Management buy-outs are a great opportunity for a senior management team to become part owners of a business, but each shareholder will have their own set of goals. It’s vital that a succession plan is put in place very early on in the game to create transparency and trust.
It’s easy to identify those shareholders who have one eye on the business and the other on the door! They are the quick thinkers, possibly the more risk taking members of the group, who may want to buy up, merge and acquire at a faster pace than the other members are happy to do.
Those other members probably see themselves as long-term “employees” of the business, as well as shareholders. They like job security that part business ownership gives them. There is no right or wrong, though cracks can occur when a power struggle starts to take place.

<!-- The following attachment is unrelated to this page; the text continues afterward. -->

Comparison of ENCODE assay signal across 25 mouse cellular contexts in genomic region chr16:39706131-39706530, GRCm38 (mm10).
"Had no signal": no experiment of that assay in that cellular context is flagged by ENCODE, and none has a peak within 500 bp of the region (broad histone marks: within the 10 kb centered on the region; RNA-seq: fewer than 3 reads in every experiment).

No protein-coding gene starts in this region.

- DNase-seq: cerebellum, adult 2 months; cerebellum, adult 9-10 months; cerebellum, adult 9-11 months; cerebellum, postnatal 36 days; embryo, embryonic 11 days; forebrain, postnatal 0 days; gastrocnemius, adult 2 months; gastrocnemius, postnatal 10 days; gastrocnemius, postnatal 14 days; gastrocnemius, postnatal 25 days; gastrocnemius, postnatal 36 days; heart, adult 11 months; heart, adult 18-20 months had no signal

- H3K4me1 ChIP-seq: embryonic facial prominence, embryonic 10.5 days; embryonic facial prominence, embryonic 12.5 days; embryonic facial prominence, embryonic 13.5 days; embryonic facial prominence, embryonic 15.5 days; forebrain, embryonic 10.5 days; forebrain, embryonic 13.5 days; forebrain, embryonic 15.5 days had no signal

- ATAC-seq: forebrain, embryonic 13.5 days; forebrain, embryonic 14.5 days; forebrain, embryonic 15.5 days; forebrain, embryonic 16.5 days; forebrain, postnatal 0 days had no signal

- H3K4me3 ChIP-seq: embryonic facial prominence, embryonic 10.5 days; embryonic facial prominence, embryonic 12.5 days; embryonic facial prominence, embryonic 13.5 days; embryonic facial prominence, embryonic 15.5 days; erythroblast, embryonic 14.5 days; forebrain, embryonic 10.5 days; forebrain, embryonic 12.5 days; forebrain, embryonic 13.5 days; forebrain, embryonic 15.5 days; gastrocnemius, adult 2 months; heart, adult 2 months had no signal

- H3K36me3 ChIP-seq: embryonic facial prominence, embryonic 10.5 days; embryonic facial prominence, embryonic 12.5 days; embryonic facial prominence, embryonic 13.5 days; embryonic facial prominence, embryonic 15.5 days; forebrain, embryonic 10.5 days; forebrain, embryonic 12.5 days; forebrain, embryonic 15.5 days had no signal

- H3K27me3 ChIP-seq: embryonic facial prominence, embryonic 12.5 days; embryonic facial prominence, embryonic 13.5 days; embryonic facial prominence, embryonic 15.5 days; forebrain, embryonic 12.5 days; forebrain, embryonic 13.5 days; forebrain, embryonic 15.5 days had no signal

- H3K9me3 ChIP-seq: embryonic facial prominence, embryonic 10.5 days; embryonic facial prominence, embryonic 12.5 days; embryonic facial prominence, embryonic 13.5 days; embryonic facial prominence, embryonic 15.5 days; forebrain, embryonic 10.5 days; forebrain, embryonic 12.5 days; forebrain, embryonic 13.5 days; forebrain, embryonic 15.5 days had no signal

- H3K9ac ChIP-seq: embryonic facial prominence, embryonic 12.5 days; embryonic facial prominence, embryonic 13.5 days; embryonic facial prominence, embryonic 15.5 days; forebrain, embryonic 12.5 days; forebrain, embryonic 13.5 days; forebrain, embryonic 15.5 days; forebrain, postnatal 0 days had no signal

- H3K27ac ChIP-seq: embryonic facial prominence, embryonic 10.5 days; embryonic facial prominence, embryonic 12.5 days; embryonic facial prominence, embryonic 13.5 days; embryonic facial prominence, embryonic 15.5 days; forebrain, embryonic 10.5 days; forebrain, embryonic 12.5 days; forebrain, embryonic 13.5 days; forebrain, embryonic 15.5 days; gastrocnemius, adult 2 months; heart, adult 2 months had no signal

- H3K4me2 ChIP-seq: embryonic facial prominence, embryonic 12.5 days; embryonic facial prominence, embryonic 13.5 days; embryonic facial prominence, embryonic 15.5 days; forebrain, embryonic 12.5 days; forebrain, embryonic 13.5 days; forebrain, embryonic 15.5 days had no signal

For succession planning in this situation to be a success, a likely recommendation is to pull in an independent third party or parties to act as advisories. The aim is to ensure both parties achieve a beneficial outcome that they are all happy with. For those who want to build and sell up and get out, having independent advisors negotiate and facilitate the process allows for a smoother transition period.
For those who wish to stay on board, then advisors can assist with capital management and strategic planning to allow for the continuity of the business. Even for those who want to stay in the business it’s key to identify early on strong managers who can at some point take on greater responsibility. Training and development for these managers is a wise investment for any sustainable and profitable business.
Succession planning isn’t just an exit strategy it can also be a time to grow and develop a business, so staff, shareholders and customers all get the best deal. Whether you want to retire or just move on to something new, the only way to successfully achieve this is to plan ahead.